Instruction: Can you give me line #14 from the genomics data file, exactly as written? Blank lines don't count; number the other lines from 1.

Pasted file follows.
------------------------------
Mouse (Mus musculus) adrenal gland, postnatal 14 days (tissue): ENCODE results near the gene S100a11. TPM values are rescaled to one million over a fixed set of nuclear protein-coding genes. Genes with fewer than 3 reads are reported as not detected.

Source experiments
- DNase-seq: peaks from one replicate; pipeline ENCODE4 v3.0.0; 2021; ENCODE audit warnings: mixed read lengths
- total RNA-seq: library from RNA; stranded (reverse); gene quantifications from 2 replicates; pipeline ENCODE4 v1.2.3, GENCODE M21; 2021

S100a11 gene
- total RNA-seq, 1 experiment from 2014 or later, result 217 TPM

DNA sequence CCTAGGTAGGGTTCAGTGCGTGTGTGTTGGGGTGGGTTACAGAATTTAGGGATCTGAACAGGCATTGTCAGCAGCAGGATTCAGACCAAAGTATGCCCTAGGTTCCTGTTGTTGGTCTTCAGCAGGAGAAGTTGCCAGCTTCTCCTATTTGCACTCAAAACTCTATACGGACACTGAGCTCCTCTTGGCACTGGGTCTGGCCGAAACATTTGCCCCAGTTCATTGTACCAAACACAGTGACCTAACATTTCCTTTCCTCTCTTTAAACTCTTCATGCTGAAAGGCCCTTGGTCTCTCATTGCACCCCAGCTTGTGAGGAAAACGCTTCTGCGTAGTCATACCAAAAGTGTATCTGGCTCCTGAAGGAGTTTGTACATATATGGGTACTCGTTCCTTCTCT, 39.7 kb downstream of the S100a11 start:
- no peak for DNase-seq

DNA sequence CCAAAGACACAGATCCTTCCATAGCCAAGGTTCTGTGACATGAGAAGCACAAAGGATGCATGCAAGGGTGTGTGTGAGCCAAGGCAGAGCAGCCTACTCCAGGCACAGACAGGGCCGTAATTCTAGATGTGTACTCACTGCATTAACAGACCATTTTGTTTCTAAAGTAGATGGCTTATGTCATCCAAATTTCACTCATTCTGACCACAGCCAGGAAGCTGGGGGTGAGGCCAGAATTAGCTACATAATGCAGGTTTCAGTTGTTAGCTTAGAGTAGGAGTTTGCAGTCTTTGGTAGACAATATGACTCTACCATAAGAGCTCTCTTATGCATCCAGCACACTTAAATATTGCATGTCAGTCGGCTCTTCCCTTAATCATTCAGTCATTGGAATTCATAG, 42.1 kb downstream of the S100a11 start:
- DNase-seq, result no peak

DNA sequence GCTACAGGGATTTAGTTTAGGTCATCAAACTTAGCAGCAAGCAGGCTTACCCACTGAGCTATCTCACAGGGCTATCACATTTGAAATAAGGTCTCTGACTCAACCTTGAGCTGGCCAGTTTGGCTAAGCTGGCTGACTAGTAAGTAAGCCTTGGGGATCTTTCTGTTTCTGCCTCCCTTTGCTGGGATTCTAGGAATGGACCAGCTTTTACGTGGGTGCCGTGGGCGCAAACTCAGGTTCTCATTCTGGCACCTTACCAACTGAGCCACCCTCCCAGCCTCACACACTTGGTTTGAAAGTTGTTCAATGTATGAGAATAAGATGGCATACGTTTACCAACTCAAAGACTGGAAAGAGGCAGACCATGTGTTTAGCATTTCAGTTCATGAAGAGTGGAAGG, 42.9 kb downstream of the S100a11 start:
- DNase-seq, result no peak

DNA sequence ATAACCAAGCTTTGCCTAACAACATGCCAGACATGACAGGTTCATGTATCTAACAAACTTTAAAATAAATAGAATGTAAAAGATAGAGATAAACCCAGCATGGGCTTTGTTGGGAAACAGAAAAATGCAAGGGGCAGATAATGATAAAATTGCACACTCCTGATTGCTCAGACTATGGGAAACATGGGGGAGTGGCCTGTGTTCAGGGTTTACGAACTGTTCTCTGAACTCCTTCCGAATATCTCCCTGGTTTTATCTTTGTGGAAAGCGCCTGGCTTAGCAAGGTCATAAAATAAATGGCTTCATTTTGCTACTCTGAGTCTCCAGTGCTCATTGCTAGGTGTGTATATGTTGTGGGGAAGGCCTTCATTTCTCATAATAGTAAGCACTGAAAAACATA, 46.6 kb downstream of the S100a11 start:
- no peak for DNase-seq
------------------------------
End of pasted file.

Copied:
- no peak for DNase-seq